Named by the first European settlers responsible for colonizing what would be these soon-to-be states, New England is full of quirks and old-fashioned callbacks. While many of its traditions have waned over the years, there are still some - mainly in the form of food - that continue to live on through the lives of New Englanders today.

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If you're one of the lucky ones to have lived or currently live in New England or, even more so, if you grew up in the Northeastern region, you're likely familiar with a few guilty pleasures. There are some things that have tried to exist in other parts of the world but simply aren't the same as if you had them in New England. If you've tried all of these, you're clearly a tried and true New Englander. If you haven't. well... You've got some work to do.

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Tooth-Breaking Ribbon Candy

To be fair, ribbon candy is beloved by children all across New England. While it's not as popular a confectionary treat these days as traditional candy shops are not all that abundant, it still has a presence here. You can easily find ribbon candy during certain holidays, especially around Christmas, as it's commonly set out before parties and placed in the stockings of children. This candy comes in many flavors with the most popular being peppermint, orange, and cinnamon. There's no arguing that this candy is beautiful... but it's also like crunching down on a lollipop a bit prematurely.

Johnnycakes Over Pancakes

Johnnycakes are a very hot-button topic in New England, especially in Rhode Island. That's exactly why we're not going to debate the specifics, which often include the spelling of the dish, how these cornmeal pancakes are made, and with what type of cornmeal. What we will debate is whether or not they're actually better than regular pancakes... which is questionable. Around New England, you'll find plenty of Johnnycakes but you'll also find plenty of buttermilk pancakes, so the battle remains to be won.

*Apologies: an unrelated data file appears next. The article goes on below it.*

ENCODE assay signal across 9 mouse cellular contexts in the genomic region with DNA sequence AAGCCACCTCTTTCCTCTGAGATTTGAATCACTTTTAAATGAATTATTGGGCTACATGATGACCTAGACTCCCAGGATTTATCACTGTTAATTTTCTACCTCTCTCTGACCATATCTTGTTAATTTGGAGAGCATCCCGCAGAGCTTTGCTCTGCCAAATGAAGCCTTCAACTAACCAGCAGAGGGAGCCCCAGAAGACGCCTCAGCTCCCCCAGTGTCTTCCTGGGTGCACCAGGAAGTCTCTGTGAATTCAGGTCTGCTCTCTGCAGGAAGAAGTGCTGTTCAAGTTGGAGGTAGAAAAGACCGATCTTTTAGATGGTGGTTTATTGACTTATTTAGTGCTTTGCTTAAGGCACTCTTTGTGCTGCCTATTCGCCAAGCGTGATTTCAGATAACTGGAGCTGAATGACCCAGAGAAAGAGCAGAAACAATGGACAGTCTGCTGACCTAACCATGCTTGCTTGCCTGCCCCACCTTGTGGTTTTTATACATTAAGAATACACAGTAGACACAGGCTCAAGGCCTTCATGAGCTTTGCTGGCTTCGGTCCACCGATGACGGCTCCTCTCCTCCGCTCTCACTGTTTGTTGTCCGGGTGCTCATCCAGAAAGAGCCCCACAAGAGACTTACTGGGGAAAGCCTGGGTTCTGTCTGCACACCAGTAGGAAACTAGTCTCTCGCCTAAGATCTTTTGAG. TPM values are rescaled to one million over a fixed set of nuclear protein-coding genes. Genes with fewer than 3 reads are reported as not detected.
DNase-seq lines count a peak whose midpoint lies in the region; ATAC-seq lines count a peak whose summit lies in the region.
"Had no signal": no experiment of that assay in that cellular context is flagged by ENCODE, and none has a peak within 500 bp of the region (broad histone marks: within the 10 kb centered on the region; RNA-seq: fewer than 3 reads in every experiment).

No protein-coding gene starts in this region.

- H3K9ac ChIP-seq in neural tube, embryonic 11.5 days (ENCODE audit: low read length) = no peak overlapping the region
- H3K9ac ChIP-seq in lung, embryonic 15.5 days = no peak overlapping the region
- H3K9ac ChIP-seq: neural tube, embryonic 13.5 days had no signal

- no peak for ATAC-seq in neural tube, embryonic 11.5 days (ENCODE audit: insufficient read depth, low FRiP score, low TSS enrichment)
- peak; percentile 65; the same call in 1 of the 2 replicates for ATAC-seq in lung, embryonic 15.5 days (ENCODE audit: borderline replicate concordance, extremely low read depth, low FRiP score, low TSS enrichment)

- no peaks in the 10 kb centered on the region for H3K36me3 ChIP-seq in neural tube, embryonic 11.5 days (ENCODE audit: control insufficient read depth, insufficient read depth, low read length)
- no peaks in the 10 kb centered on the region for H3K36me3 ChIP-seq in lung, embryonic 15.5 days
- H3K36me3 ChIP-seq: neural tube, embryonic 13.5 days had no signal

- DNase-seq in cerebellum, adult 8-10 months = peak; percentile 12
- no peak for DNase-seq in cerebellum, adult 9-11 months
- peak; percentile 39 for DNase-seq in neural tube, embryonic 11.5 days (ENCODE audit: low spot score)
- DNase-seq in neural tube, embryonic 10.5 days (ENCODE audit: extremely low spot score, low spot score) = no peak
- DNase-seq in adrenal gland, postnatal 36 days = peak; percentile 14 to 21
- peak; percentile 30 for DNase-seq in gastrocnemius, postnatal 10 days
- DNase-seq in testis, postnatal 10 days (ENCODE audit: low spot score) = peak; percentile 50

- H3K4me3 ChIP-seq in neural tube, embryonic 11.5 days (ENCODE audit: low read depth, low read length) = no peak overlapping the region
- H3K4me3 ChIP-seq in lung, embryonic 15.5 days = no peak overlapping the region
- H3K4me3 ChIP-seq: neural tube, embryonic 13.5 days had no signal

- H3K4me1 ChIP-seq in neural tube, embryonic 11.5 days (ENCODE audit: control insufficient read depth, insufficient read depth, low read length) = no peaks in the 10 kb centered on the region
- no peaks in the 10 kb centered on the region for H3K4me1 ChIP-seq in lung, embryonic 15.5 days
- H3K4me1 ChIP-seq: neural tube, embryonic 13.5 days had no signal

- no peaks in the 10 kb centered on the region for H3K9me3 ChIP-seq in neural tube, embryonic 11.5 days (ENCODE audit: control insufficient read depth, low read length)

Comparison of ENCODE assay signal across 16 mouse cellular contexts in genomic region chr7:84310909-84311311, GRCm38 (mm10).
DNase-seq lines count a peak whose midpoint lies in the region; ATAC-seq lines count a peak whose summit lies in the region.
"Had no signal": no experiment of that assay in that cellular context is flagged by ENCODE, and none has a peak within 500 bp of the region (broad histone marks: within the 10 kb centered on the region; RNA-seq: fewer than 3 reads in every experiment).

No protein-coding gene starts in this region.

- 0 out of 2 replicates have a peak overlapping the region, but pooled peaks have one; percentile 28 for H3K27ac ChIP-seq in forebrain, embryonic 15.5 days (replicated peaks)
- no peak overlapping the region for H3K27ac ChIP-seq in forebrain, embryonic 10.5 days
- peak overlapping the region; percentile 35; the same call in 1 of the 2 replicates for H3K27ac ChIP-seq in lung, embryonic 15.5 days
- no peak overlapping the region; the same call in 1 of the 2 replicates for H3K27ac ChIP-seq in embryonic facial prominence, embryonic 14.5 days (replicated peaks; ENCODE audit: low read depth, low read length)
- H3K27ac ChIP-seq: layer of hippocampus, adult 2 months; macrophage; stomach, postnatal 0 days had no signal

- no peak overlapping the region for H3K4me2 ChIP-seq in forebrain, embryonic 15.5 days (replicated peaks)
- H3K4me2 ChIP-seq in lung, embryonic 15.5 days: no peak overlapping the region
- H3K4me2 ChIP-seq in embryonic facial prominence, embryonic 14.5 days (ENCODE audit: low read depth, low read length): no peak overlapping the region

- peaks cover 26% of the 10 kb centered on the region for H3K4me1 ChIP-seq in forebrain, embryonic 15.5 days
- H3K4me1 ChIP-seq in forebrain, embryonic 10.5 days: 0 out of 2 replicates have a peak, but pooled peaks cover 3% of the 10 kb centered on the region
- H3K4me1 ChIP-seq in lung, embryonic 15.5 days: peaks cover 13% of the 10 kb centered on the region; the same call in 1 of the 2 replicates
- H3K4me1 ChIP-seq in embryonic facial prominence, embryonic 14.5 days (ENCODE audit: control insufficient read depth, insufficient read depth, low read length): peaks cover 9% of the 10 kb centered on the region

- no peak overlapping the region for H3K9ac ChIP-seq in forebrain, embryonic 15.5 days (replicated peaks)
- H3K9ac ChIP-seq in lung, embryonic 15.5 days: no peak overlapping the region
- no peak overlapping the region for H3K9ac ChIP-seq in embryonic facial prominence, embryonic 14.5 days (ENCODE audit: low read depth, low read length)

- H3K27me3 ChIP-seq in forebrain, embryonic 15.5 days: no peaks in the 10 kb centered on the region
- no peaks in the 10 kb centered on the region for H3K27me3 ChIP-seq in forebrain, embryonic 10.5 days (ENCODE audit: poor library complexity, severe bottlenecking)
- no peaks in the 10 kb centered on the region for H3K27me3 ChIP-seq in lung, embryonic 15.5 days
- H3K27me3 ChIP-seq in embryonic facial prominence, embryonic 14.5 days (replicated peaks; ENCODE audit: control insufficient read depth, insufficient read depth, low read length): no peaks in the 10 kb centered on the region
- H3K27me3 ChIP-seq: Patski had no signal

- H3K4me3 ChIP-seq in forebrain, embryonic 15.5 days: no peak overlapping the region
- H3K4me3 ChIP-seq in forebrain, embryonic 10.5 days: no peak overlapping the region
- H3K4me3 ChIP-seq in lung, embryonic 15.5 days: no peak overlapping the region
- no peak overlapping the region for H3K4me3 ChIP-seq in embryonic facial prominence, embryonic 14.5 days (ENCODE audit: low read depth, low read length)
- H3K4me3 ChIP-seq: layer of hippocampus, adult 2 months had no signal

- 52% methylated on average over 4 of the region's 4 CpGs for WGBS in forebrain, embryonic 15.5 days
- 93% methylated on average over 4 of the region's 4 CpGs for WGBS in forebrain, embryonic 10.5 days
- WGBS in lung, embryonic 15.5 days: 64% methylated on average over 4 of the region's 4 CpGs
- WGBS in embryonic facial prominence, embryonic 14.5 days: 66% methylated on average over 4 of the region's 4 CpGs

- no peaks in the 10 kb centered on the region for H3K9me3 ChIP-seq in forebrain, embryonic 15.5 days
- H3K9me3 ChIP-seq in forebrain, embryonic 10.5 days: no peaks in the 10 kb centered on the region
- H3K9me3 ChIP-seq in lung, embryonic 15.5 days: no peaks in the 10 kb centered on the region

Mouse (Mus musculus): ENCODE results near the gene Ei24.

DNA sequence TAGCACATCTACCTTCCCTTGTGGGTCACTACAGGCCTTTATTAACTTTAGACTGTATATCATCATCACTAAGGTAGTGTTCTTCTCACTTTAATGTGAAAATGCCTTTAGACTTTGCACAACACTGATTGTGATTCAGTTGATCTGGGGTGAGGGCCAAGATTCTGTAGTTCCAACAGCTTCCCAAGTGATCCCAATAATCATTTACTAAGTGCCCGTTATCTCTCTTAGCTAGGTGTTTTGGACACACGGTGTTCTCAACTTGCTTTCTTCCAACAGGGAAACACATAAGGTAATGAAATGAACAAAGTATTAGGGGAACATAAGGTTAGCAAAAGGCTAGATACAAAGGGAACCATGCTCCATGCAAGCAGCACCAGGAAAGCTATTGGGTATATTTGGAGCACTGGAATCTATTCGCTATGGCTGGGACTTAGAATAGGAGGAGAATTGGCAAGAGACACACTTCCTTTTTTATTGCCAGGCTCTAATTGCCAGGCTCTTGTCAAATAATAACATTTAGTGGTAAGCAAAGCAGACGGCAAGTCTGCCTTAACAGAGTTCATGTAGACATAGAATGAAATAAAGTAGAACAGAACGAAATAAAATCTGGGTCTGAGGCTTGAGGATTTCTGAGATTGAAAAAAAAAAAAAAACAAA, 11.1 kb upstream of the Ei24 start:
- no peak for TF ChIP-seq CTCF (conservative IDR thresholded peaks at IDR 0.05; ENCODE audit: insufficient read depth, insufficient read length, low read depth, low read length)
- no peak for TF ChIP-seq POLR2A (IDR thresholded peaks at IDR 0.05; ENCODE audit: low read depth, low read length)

Real, Authentic Maple Syrup

Don't even bother trying to find syrup for cheap in New England. Of course, there will be a few options in the grocery stores for the fake stuff. However, they will be surrounded by different grades of real maple syrup, as though poised specifically to mock and judge whoever attempts to get away with getting the corn syrup-based alternative. Real maple syrup is so abundant throughout New England thanks mostly to Vermont, which has sugar houses and taps set up throughout the state that have been honing their craft for over a century, for some families.

Coffee 'Regular' From Dunkin'

Dunkin' originated in Quincy, Massachusetts, so it's not surprising that the love for this coffee and donut chain runs deep. The original location is still open, serving customers just as they have for decades now. In New England, in Massachusetts, specifically, you can walk into any Dunkin' location and order a coffee 'regular' which means a regular coffee with milk and sugar.

Shaw's And Market Basket

Even the grocery stores around New England are so New England in brand and style, and two of the best examples of this are Shaw's and Market Basket. Both of these grocery stores offer local foods and produce, along with New England-only products. The first Shaw's was opened in Maine while Market Basket is originally native to Massachusetts, and they've remained in the New England region ever since.

Sweet And Nutty Fluffernutter Sandwiches

It may not be the style of some to combine marshmallow in liquid form (fluff) with peanut butter, but it is classically New England in style. Rather than smearing jelly on a peanut butter and jelly sandwich, you'll get what's called a fluffernutter. This is a cutesy name for peanut butter and fluff sandwich, which is one of the stickiest sandwiches you'll ever eat. For those with a sweet tooth and a serious love for nut butter, it's also one of the most delicious sandwiches you'll ever eat.

Whole Belly Clams

Seafood is a huge part of New England food culture, in general, and it goes without saying which is why things such as lobster rolls and clam chowder were left off the list. It is worth saying, though, that when it comes to fried clams, most New Englanders will prefer to take on the entire clam - called the belly - rather than eating fried strips. Of course, this poses the risk of a grain of sand or two in the clam itself but in New England, it's all or nothin'. These are almost always served with a side of homemade tartar sauce, as it's been done for decades.

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